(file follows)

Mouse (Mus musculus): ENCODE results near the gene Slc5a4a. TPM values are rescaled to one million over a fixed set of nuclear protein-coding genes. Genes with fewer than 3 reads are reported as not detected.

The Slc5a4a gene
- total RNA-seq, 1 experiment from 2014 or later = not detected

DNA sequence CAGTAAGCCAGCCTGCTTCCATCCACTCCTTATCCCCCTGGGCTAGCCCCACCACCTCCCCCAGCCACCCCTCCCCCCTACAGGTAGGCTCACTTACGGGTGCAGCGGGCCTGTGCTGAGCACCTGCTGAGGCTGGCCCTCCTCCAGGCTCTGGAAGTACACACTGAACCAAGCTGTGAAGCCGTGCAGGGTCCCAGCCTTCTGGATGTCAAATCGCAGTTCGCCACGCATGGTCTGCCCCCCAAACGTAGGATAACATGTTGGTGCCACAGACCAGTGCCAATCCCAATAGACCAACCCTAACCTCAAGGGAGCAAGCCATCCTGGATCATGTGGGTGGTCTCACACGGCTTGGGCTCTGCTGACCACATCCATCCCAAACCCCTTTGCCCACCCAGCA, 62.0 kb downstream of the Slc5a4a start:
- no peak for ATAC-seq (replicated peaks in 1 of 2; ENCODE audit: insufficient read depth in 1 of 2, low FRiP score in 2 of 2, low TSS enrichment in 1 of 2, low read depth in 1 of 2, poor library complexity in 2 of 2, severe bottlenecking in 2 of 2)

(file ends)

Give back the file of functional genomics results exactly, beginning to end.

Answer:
Mouse (Mus musculus): ENCODE results near the gene Slc5a4a. TPM values are rescaled to one million over a fixed set of nuclear protein-coding genes. Genes with fewer than 3 reads are reported as not detected.

The Slc5a4a gene
- total RNA-seq, 1 experiment from 2014 or later = not detected

DNA sequence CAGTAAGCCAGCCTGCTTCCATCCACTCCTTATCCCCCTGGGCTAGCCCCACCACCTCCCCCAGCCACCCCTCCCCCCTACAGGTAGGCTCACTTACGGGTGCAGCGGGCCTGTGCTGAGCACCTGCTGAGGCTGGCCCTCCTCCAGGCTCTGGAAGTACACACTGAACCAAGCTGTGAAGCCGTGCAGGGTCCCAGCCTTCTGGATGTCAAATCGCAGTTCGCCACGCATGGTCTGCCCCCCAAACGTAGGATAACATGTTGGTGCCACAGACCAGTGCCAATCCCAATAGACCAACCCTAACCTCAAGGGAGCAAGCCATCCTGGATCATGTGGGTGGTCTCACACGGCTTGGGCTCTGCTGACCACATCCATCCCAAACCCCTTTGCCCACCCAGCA, 62.0 kb downstream of the Slc5a4a start:
- no peak for ATAC-seq (replicated peaks in 1 of 2; ENCODE audit: insufficient read depth in 1 of 2, low FRiP score in 2 of 2, low TSS enrichment in 1 of 2, low read depth in 1 of 2, poor library complexity in 2 of 2, severe bottlenecking in 2 of 2)